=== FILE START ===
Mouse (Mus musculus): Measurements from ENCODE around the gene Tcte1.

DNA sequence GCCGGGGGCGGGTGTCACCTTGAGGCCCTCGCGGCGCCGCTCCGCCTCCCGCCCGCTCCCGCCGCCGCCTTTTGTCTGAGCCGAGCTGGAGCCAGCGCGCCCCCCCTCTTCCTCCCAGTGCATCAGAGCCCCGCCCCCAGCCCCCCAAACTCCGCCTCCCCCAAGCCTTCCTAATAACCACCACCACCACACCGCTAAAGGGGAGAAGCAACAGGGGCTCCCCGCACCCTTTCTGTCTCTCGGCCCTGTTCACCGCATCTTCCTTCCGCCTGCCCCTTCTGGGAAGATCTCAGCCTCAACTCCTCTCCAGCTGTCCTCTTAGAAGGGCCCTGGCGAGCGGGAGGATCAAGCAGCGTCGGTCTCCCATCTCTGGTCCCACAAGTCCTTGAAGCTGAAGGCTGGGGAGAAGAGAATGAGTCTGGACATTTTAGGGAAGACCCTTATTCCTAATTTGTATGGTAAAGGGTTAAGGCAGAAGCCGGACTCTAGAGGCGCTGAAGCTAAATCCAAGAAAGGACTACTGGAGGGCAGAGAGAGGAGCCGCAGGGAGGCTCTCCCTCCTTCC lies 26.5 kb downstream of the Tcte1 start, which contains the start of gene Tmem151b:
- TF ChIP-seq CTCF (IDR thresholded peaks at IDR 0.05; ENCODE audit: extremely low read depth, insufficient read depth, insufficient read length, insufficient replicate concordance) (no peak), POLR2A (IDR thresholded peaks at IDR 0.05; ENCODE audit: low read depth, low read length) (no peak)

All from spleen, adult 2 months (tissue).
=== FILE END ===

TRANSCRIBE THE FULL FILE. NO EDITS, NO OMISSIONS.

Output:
Mouse (Mus musculus): Measurements from ENCODE around the gene Tcte1.

DNA sequence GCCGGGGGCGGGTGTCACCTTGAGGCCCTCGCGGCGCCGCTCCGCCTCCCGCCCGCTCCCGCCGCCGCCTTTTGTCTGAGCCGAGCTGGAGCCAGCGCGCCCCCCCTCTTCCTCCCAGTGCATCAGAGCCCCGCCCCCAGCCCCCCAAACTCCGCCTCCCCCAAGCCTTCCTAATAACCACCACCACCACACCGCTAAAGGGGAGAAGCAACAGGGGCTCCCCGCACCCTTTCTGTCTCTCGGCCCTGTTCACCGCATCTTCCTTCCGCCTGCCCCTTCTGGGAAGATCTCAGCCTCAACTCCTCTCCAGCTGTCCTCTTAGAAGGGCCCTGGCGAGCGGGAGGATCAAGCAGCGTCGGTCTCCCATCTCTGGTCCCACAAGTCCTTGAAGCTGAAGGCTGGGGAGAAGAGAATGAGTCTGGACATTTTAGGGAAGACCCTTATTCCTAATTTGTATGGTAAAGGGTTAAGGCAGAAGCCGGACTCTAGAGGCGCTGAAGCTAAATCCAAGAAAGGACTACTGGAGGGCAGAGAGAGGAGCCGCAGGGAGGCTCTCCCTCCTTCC lies 26.5 kb downstream of the Tcte1 start, which contains the start of gene Tmem151b:
- TF ChIP-seq CTCF (IDR thresholded peaks at IDR 0.05; ENCODE audit: extremely low read depth, insufficient read depth, insufficient read length, insufficient replicate concordance) (no peak), POLR2A (IDR thresholded peaks at IDR 0.05; ENCODE audit: low read depth, low read length) (no peak)

All from spleen, adult 2 months (tissue).